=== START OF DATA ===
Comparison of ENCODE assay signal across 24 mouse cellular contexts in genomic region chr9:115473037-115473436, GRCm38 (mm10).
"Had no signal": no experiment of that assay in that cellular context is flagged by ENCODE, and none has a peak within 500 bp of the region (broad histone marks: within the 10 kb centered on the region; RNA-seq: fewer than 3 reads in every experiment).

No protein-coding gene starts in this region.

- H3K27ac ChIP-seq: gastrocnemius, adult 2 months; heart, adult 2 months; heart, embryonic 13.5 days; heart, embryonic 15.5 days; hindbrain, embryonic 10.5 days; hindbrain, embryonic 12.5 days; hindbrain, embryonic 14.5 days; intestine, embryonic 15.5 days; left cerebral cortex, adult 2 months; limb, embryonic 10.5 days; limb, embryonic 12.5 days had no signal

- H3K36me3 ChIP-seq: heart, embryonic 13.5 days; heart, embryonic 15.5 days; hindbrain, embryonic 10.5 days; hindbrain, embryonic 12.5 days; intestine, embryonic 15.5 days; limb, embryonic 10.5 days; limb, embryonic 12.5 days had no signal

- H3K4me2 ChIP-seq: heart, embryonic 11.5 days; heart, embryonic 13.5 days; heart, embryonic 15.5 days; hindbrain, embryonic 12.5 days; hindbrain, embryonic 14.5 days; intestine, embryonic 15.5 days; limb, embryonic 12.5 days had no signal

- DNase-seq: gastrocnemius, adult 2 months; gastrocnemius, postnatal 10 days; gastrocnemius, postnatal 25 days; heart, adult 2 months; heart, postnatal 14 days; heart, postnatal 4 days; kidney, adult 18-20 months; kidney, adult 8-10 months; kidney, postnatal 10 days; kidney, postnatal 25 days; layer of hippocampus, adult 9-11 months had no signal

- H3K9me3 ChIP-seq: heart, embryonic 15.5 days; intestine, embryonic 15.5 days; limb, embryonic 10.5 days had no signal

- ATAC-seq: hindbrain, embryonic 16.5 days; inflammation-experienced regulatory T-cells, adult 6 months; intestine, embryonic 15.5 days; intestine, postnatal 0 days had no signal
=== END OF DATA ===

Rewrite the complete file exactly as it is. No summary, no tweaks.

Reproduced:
Comparison of ENCODE assay signal across 24 mouse cellular contexts in genomic region chr9:115473037-115473436, GRCm38 (mm10).
"Had no signal": no experiment of that assay in that cellular context is flagged by ENCODE, and none has a peak within 500 bp of the region (broad histone marks: within the 10 kb centered on the region; RNA-seq: fewer than 3 reads in every experiment).

No protein-coding gene starts in this region.

- H3K27ac ChIP-seq: gastrocnemius, adult 2 months; heart, adult 2 months; heart, embryonic 13.5 days; heart, embryonic 15.5 days; hindbrain, embryonic 10.5 days; hindbrain, embryonic 12.5 days; hindbrain, embryonic 14.5 days; intestine, embryonic 15.5 days; left cerebral cortex, adult 2 months; limb, embryonic 10.5 days; limb, embryonic 12.5 days had no signal

- H3K36me3 ChIP-seq: heart, embryonic 13.5 days; heart, embryonic 15.5 days; hindbrain, embryonic 10.5 days; hindbrain, embryonic 12.5 days; intestine, embryonic 15.5 days; limb, embryonic 10.5 days; limb, embryonic 12.5 days had no signal

- H3K4me2 ChIP-seq: heart, embryonic 11.5 days; heart, embryonic 13.5 days; heart, embryonic 15.5 days; hindbrain, embryonic 12.5 days; hindbrain, embryonic 14.5 days; intestine, embryonic 15.5 days; limb, embryonic 12.5 days had no signal

- DNase-seq: gastrocnemius, adult 2 months; gastrocnemius, postnatal 10 days; gastrocnemius, postnatal 25 days; heart, adult 2 months; heart, postnatal 14 days; heart, postnatal 4 days; kidney, adult 18-20 months; kidney, adult 8-10 months; kidney, postnatal 10 days; kidney, postnatal 25 days; layer of hippocampus, adult 9-11 months had no signal

- H3K9me3 ChIP-seq: heart, embryonic 15.5 days; intestine, embryonic 15.5 days; limb, embryonic 10.5 days had no signal

- ATAC-seq: hindbrain, embryonic 16.5 days; inflammation-experienced regulatory T-cells, adult 6 months; intestine, embryonic 15.5 days; intestine, postnatal 0 days had no signal